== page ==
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Kanji + hiragana, or just hiragana for beginners?

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Kanji + hiragana, or just hiragana for beginners?

Postby radiowave » Thu 01.21.2010 1:28 pm

Hello all, lately I've been taking my study of the Japanese language very seriously! I've done all the basic research, and I know kanji can be another study entirely, but the program I'm using, Rosetta Stone, has the option to show kanji or hiragana as the character set used in all the lessons.

The question is, should I try to start learning kanji right off the bat, or should I master hiragana first and then learn all my kanji?

Thanks for your time!
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Re: Kanji + hiragana, or just hiragana for beginners?

Postby chikara » Thu 01.21.2010 6:32 pm

TJPへようこそ :)

Learning hiragana shouldn't take you too long and it doesn't hurt to start introducing some kanji early on in your study. I have only had a brief look at Rosetta Stone and can't recall how it uses kanji in the early lessons but I would imagine that it introduces a few basic kanji mixed with hiragana to start with and gradually builds up the use of kanji.

This thread would be better suited to Learning Materials Reviews & Language Learning tips than Grammar Questions and Problems. :)
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Re: Kanji + hiragana, or just hiragana for beginners?

Postby clay » Thu 01.21.2010 6:48 pm

Moved to this forum.

Welcome! As Chikara said, hiragana shouldn't take you long. Learning it well will help you greatly in the future. But it certainly doesn't hurt to start exposing yourself to kanji early on--especially if you are interested in kanji.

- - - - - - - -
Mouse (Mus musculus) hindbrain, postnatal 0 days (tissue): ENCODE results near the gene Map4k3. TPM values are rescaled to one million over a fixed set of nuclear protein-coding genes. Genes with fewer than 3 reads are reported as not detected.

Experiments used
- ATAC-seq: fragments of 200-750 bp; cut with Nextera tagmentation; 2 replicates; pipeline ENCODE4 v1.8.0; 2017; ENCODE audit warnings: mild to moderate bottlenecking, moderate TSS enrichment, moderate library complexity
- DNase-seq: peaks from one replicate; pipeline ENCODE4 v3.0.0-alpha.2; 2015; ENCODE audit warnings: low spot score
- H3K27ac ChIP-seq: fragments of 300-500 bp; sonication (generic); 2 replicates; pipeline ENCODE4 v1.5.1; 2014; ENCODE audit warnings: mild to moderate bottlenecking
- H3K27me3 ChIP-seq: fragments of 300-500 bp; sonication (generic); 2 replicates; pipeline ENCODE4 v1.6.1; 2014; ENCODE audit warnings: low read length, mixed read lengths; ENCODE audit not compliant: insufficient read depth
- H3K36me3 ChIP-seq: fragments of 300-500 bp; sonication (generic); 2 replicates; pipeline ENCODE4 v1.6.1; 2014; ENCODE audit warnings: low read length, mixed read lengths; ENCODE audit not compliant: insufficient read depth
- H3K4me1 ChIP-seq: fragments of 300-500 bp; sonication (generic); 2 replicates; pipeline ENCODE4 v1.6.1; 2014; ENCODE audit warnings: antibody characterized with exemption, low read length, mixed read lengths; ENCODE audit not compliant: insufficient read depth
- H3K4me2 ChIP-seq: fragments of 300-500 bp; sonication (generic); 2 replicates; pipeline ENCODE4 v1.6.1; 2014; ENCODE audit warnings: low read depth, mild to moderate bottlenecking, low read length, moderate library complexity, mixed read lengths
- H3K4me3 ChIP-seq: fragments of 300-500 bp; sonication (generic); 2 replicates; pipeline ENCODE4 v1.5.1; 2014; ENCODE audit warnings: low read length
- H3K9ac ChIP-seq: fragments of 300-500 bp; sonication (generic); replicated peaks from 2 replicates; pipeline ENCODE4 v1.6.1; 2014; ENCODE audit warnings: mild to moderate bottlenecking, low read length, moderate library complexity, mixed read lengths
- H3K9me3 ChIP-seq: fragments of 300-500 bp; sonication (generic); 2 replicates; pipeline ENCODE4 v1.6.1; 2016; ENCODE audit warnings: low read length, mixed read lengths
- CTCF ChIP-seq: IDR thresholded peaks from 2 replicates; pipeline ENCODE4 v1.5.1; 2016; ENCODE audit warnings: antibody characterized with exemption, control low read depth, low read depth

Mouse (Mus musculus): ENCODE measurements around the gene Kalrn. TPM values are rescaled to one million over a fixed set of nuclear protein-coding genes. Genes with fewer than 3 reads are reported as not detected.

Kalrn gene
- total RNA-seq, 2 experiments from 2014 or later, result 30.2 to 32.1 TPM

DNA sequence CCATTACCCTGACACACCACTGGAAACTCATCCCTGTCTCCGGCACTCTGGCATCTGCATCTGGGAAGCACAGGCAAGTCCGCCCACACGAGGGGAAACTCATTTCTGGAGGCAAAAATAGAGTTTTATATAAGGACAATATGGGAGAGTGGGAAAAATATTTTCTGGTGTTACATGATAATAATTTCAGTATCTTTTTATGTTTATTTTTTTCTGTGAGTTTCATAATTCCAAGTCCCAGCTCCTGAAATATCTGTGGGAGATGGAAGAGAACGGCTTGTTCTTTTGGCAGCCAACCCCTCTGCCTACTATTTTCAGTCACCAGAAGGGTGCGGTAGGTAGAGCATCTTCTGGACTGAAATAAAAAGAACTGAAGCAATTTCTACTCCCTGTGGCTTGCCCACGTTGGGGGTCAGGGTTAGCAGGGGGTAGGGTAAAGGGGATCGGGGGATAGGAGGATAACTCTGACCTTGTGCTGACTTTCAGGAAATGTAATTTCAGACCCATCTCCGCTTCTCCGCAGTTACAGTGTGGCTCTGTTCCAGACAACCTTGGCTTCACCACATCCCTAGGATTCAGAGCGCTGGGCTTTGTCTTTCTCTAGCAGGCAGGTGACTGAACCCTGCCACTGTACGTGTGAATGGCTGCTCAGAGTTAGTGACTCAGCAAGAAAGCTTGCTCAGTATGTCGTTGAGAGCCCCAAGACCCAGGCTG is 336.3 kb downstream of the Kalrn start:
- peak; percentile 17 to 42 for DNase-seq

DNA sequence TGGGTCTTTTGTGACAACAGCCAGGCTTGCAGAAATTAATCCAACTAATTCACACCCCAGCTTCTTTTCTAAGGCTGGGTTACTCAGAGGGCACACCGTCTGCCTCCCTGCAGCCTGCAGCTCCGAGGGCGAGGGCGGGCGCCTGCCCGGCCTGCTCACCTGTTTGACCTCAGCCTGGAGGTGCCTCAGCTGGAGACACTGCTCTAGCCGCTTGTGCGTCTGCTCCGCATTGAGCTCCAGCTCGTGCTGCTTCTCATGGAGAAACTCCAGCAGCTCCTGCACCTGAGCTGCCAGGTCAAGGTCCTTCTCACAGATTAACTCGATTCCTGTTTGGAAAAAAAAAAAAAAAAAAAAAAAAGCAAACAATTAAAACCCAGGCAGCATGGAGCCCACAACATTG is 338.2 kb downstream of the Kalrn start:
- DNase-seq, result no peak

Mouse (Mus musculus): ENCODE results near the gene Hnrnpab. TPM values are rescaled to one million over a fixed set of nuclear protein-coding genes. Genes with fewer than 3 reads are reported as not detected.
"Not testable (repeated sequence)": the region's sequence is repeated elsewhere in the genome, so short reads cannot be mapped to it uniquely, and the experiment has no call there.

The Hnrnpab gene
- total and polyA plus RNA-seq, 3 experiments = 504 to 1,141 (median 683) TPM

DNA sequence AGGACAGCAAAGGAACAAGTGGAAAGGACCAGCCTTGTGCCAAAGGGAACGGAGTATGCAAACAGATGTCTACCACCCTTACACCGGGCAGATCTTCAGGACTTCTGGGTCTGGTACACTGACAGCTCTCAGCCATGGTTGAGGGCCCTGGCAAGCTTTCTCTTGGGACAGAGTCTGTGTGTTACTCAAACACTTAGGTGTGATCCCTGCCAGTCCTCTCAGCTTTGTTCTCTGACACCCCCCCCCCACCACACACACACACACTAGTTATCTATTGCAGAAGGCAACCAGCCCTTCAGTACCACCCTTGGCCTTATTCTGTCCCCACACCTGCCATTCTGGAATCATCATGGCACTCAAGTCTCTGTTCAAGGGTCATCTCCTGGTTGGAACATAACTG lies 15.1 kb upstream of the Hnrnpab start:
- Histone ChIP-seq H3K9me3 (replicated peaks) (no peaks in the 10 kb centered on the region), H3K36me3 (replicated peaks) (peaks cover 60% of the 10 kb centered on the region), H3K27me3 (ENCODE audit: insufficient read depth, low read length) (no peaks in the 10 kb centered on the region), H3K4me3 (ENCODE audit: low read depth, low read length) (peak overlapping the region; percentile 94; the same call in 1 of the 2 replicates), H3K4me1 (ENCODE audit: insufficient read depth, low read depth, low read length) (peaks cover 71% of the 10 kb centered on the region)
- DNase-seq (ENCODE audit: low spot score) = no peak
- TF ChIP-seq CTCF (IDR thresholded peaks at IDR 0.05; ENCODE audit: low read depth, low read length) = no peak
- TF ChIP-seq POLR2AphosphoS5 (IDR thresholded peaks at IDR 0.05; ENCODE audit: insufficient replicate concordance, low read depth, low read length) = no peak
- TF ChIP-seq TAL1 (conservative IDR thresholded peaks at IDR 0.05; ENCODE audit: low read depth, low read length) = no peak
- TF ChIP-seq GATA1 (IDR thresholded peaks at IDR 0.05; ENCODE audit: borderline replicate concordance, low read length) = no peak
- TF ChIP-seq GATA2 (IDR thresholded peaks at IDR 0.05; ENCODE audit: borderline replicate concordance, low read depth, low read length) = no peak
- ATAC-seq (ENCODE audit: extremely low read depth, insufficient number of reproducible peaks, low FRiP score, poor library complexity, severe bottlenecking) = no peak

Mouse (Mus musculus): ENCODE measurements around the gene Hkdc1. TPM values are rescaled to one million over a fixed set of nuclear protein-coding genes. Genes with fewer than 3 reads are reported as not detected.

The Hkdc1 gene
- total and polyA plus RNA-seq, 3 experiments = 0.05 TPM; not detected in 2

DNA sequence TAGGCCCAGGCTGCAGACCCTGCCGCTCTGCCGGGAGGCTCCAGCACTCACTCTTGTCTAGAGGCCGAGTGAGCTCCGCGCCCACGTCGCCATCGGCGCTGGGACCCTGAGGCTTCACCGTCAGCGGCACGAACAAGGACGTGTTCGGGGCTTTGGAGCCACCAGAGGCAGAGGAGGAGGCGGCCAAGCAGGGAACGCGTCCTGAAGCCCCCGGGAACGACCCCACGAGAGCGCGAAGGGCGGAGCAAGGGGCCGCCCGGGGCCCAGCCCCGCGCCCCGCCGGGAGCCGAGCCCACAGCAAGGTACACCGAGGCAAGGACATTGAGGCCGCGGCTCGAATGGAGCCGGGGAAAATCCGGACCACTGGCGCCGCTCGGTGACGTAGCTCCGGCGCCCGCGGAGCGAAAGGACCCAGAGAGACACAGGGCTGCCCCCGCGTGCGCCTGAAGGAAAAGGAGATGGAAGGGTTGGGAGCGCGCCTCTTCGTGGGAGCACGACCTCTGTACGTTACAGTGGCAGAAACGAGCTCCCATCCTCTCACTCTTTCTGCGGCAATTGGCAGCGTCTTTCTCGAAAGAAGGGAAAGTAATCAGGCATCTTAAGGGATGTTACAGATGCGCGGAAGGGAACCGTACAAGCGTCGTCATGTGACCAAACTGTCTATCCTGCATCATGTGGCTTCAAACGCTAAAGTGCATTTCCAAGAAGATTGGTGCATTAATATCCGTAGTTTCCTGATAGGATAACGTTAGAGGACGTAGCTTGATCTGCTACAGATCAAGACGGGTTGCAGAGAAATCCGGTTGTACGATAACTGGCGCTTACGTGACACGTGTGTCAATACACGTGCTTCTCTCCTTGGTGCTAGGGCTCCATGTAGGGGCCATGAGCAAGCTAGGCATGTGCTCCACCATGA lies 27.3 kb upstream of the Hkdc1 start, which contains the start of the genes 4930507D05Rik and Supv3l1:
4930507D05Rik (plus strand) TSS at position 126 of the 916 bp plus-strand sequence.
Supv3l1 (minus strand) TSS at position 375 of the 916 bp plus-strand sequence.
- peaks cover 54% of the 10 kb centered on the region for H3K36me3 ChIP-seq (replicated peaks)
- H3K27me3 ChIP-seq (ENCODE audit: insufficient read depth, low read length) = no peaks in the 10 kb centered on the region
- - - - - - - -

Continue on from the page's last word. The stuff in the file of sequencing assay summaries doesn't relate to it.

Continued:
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Re: Kanji + hiragana, or just hiragana for beginners?

Postby radiowave » Thu 01.21.2010 6:54 pm

Thanks a lot, guys! I really appreciate the advice. I think I'll stick with just hiragana for now, but I'll definitely be studying some of the beginner kanji lessons on this fine website!
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Re: Kanji + hiragana, or just hiragana for beginners?

Postby nukemarine » Sat 01.23.2010 7:09 am

Radiowave,

When I did Rosetta Stone back in Jan 2007 (disclaimer, I do not recommend Rosetta Stone at all), I made the decision to do the Kanji portion of the sentences. It was difficult, but doable. Problems (more to do with RS than using kanji) was mistaking what a particular word was trying to show. Plus, I did not know how to draw the kanji, so I mimic'd what I could (imagine 飛行機、像、馬、家、跳んで, etc.). Being in Japan helped show that learning the kanji of the words did help a little, but RS was not the way to do it. On the bright side, it made me want to seek out better ways to understand and use Kanji.

With RS, uh, I recommend getting a PDF of the English and Japanese versions of the program. At least then you'll have a better grasp of what the sentence is trying to teach.

PS: I'm of the school of thought that one can learn Kanji early on, but learn Hiragana well first. Hiragana can be learned very fast either the brute force method (write out a lot), pic-to-graph method (use pictures that kind of look like the hiragana and bring on the sound), and the Heisig RTKana method.

I like the RTKana method of breaking down kana into similar components such as the No Sign looking part of あ and の, the つ looking thing in つちらう, the loop thing in なみまはほよむ the N thing in んえ, the dagger or t thing in あおたちな, the C thing in こたに and the Back hook thing in けにはほ. Helped my recognition and fluid writing. The pict-o-graph method which I used at first just wrecked my ability to write and took forever to get over.
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